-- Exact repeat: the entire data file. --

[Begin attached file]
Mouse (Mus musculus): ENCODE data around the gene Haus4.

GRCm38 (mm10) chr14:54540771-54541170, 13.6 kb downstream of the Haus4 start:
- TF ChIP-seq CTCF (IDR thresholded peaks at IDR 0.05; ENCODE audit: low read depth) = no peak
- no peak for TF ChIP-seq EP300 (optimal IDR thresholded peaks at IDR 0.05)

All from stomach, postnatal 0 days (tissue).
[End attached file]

Mouse (Mus musculus): ENCODE data around the gene Haus4.

GRCm38 (mm10) chr14:54540771-54541170, 13.6 kb downstream of the Haus4 start:
- TF ChIP-seq CTCF (IDR thresholded peaks at IDR 0.05; ENCODE audit: low read depth) = no peak
- no peak for TF ChIP-seq EP300 (optimal IDR thresholded peaks at IDR 0.05)

All from stomach, postnatal 0 days (tissue).